Students anticipate in-person instruction

Overhead photo of completely empty McCarthy Quad in the early evening.
Virtual learning at the start of the spring semester presented obstacles in classes, leading some students to feel discouraged and unmotivated. (James Wolfe | Daily Trojan file photo)

For Dan Lee, a freshman majoring in real estate development, the extension of online instruction came with an unexpected perk: the opportunity to extend his travel plans beyond winter break, allowing him to travel to about 15 countries, all while simultaneously taking his classes. 

Following over a year of virtual classes starting March 2020, an in-person start in the fall inspired hope that remote instruction had become a thing of the past. After delaying the in-person start to the spring semester amid surging coronavirus cases, the University plans to resume in-person instruction next Monday, Jan. 24. 

Some students, such as Lee, were given the chance to make the most of the delayed return and online classes’ “flexibility.” Lee, although glad to have benefited from online instruction’s allowance for travel, said he has also felt the disadvantages that come with remote learning, such as a lack of “self-discipline” to attend class synchronously. 

“Berlin is nine hours ahead. So, if you have afternoon class for example … it’ll be 3 a.m. or 4 a.m. in Europe, so that’s very challenging,” Lee said. “I felt I was being limited and being held back because I don’t really get to participate in the discussions.”

Luana Baseio Ghandour, a freshman majoring in business administration, returned to campus on Saturday, Jan. 8 and found the extended remote learning environment advantageous, as she was able to put a face to everyone she saw in class, allowing her to become more acquainted with her peers and professors without masks. 

“I am excited [about returning],” Baseio Ghandour said. “I want to have more human interactions and I like being face to face with the professor which makes me focus more, makes me more comfortable to ask questions and talk to my friends around me. So I think it’ll be a better learning environment.” 

Although the remote start gave students such as Lee and Baseio Ghandour flexibility in their classes, Jake Hosking, a freshman majoring in computer engineering and computer science, showed concern that certain lab classes lack the hands-on experience that can’t be replicated in a virtual setting.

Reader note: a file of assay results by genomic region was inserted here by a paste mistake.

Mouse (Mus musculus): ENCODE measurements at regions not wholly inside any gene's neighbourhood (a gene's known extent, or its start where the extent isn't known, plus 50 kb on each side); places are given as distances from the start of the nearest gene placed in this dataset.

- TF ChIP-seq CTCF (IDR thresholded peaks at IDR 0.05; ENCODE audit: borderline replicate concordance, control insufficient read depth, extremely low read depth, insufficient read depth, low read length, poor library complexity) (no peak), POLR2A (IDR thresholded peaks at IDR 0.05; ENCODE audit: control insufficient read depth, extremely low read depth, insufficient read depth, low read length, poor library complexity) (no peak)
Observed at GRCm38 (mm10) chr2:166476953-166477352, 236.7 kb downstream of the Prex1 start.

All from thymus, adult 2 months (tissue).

“I’m taking … an intro to electrical engineering and for our labs, we’re physically wiring stuff together on breadboards, having the Arduinos, different sensors and lights,” Hosking said. “It’s really hard to do that over a computer screen because it’s very finicky in the certain ports that you have to plug into so if that had to suddenly shift to online, it’d be astronomically more difficult.”

In his general education seminar, Hosking said his professor looked to delay instruction until in-person classes resume. 

“[The professor] pretty much self-admittedly said, ‘Yeah, we’re just going to do introductions and some preliminary stuff, and then once we get back to in-person, we’ll actually start the class,’” Hosking said. “I’m getting similar vibes from a lot of my other classes.”

Though she understands the need for online instruction during a time when coronavirus cases are surging, Andrea Valeria Diaz Tolivia said she has struggled with her emotional health since classes started. Diaz Tolivia, a junior majoring in journalism, said she noticed a common sentiment among her friends that “it just feels like a limbo right now.”

“I feel like it’s just been a fever dream … Everybody just feels like it’s not like a real start,” Diaz Tolivia said. “I guess the words I can use [to describe my current state] are discouraged, tired and just not motivated.” 

After over a year of the routine of online classes and long hours at the computer, Diaz Tolivia said it felt “great” to come back to campus in Fall 2021, physically meet her friends and participate in in-person activities. With a virtual start to the spring semester, she said she feels like she has reverted to her remote routine, which has been difficult to accept. 

“We had that semester that served us hope, and now going back to this is just kind of devastating because we were out of it,” Diaz Tolivia said. “[The remote start] is something that is necessary, but, sadly, it just feels like a cage.”

Diaz Tolivia said she is looking forward to the in-person return this Monday, which she hopes will give her a “daily purpose” and “structure” in her life.